by Jim Heaney, editor of Investigative Post
A month-and-a-half ago, Gov. Andrew Cuomo declared his intent to open Gallagher Beach near the South Buffalo – Lackawanna border for public swimming. Congressman Brian Higgins is pushing to open the beach as soon as next summer.
Not so fast, concluded an analysis by Erie County’s former senior public health engineer.
He concluded opening Gallagher Beach for swimming is “probably impractical” because of a raft of environmental concerns. The analysis, coupled with reporting by our environmental reporter Dan Telvock, painted a picture of a beach whose waters rest in a harbor basin contaminated with PCBs and whose neighbors include two Superfund sites that are leaching toxins into Lake Erie and the Outer Harbor.
This begs the question: What is the state going to do to ensure the water is safe to swim in?
Cuomo and Co. aren’t saying. In fact, they’re not talking, period. At least not to the press. What little they’ve said – via a couple of scripted emails – is disquieting.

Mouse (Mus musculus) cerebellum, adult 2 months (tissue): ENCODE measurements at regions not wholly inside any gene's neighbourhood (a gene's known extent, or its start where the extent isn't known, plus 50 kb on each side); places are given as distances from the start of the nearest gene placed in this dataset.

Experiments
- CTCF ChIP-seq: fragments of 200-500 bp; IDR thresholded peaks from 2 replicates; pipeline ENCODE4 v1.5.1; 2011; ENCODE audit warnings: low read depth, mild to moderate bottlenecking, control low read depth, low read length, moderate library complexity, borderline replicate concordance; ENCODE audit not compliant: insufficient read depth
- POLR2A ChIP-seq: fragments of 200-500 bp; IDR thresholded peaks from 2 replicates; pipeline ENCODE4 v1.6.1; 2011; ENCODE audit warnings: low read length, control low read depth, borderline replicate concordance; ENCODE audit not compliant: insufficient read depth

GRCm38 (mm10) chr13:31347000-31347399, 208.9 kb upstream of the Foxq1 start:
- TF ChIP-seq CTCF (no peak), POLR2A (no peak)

The state has a bathing beach code that requires vigorous water testing before a beach can be opened for public swimming. You’d think the code would require such testing at Gallagher Beach. You know, state code, state beach.
A spokesman for the state Health Department told Telvock in an email that the state beach code “does not apply” to beaches operated by the state Office of Parks, Recreation and Historic Preservation, who, it just so happens, would manage Gallagher Beach. Nor are other state agencies bound by the code, unless specifically designated, the email said.
This begged the question: What, if any tests, does the state intend to conduct of the water at Gallagher Beach?
Telvock was told he’d have to ask the Office of Parks. He called them eight times over the course of a week. He emailed another three times. No response.
I then followed up with the governor’s press office. A couple of phone calls, a couple of emails. Still no response from the parks people.
You get the feeling the Cuomo crowd doesn’t want to talk about this, that they would just as soon have us folks in the press dummy up until it’s time to cover the beach’s grand opening?